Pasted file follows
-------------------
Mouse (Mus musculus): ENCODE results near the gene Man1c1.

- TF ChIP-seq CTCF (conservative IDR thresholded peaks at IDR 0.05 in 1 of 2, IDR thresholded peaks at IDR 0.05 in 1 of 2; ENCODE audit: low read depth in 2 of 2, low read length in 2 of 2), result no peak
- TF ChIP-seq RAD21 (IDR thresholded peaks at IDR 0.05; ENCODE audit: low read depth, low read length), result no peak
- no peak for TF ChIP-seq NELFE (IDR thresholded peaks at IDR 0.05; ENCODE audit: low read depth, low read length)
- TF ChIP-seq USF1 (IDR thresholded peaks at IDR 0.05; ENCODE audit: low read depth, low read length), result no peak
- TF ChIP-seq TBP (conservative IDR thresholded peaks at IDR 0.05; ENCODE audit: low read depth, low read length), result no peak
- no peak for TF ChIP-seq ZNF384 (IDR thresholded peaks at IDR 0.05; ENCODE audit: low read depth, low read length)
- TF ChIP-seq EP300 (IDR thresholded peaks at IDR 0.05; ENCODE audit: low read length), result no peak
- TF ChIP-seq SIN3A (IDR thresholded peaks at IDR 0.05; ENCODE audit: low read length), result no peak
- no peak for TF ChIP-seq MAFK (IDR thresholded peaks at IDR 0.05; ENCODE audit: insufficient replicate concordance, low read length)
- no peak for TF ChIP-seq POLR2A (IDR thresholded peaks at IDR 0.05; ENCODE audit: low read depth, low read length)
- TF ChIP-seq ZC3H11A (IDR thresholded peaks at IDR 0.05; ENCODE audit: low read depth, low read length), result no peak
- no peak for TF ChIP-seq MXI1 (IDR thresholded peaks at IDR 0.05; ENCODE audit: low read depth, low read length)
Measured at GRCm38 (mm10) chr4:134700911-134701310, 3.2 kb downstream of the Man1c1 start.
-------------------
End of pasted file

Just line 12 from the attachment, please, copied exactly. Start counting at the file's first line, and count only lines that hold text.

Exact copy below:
- TF ChIP-seq ZC3H11A (IDR thresholded peaks at IDR 0.05; ENCODE audit: low read depth, low read length), result no peak